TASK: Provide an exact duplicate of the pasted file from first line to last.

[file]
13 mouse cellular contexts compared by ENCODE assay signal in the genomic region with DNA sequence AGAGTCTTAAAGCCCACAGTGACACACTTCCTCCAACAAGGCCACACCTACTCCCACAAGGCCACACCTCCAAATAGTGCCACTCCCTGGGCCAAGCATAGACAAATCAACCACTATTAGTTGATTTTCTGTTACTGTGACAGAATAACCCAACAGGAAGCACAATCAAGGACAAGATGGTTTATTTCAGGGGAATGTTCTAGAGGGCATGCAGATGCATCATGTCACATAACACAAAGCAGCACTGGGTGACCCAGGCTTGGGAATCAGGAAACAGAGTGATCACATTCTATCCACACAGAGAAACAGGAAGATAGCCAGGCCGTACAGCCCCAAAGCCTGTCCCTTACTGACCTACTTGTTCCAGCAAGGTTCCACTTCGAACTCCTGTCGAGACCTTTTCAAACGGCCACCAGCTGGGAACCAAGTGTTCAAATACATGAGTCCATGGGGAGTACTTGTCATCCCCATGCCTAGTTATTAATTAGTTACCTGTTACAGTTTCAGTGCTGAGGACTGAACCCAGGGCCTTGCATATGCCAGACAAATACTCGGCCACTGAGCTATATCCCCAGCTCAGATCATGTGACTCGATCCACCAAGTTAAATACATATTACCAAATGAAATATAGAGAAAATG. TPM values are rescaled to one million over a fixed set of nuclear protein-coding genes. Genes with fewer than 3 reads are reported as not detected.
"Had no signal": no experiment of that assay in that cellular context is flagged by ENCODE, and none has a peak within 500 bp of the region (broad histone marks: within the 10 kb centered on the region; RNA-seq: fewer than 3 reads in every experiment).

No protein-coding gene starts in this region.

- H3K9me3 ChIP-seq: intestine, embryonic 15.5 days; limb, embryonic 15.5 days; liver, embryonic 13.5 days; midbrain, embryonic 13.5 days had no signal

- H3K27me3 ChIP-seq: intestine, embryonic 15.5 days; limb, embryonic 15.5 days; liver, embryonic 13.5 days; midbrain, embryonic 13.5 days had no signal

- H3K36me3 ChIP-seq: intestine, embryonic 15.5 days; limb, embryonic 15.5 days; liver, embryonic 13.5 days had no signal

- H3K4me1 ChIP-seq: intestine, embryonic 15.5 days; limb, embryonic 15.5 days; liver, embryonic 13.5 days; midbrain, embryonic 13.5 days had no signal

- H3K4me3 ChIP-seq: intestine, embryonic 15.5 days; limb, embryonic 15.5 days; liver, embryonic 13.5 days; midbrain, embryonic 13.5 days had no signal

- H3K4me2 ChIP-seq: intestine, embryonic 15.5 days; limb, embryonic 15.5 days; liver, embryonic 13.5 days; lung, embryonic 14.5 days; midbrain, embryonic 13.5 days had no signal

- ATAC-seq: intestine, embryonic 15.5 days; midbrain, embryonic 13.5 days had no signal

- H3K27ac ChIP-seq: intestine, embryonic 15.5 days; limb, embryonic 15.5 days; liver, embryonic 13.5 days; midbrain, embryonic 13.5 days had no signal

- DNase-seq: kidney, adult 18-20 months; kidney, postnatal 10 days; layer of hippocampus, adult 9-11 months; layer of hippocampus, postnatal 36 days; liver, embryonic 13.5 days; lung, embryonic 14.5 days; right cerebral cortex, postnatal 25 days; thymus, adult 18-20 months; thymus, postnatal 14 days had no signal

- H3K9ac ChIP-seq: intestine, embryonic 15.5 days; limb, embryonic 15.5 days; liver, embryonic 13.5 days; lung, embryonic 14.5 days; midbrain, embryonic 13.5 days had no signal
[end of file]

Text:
13 mouse cellular contexts compared by ENCODE assay signal in the genomic region with DNA sequence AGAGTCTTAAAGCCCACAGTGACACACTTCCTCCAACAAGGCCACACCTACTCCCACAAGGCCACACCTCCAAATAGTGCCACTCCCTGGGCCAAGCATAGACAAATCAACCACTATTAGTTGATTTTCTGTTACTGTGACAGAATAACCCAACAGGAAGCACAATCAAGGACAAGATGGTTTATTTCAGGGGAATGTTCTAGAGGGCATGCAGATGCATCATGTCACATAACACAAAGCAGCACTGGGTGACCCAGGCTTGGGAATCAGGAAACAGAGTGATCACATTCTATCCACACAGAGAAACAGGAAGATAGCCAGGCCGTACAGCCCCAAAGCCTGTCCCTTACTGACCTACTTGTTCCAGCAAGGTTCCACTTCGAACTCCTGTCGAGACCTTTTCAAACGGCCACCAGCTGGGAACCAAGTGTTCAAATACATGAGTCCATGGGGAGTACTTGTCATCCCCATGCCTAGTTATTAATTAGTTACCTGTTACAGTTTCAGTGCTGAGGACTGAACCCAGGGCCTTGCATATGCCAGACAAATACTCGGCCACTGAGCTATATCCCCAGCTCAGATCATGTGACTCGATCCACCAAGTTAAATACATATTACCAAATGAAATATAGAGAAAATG. TPM values are rescaled to one million over a fixed set of nuclear protein-coding genes. Genes with fewer than 3 reads are reported as not detected.
"Had no signal": no experiment of that assay in that cellular context is flagged by ENCODE, and none has a peak within 500 bp of the region (broad histone marks: within the 10 kb centered on the region; RNA-seq: fewer than 3 reads in every experiment).

No protein-coding gene starts in this region.

- H3K9me3 ChIP-seq: intestine, embryonic 15.5 days; limb, embryonic 15.5 days; liver, embryonic 13.5 days; midbrain, embryonic 13.5 days had no signal

- H3K27me3 ChIP-seq: intestine, embryonic 15.5 days; limb, embryonic 15.5 days; liver, embryonic 13.5 days; midbrain, embryonic 13.5 days had no signal

- H3K36me3 ChIP-seq: intestine, embryonic 15.5 days; limb, embryonic 15.5 days; liver, embryonic 13.5 days had no signal

- H3K4me1 ChIP-seq: intestine, embryonic 15.5 days; limb, embryonic 15.5 days; liver, embryonic 13.5 days; midbrain, embryonic 13.5 days had no signal

- H3K4me3 ChIP-seq: intestine, embryonic 15.5 days; limb, embryonic 15.5 days; liver, embryonic 13.5 days; midbrain, embryonic 13.5 days had no signal

- H3K4me2 ChIP-seq: intestine, embryonic 15.5 days; limb, embryonic 15.5 days; liver, embryonic 13.5 days; lung, embryonic 14.5 days; midbrain, embryonic 13.5 days had no signal

- ATAC-seq: intestine, embryonic 15.5 days; midbrain, embryonic 13.5 days had no signal

- H3K27ac ChIP-seq: intestine, embryonic 15.5 days; limb, embryonic 15.5 days; liver, embryonic 13.5 days; midbrain, embryonic 13.5 days had no signal

- DNase-seq: kidney, adult 18-20 months; kidney, postnatal 10 days; layer of hippocampus, adult 9-11 months; layer of hippocampus, postnatal 36 days; liver, embryonic 13.5 days; lung, embryonic 14.5 days; right cerebral cortex, postnatal 25 days; thymus, adult 18-20 months; thymus, postnatal 14 days had no signal

- H3K9ac ChIP-seq: intestine, embryonic 15.5 days; limb, embryonic 15.5 days; liver, embryonic 13.5 days; lung, embryonic 14.5 days; midbrain, embryonic 13.5 days had no signal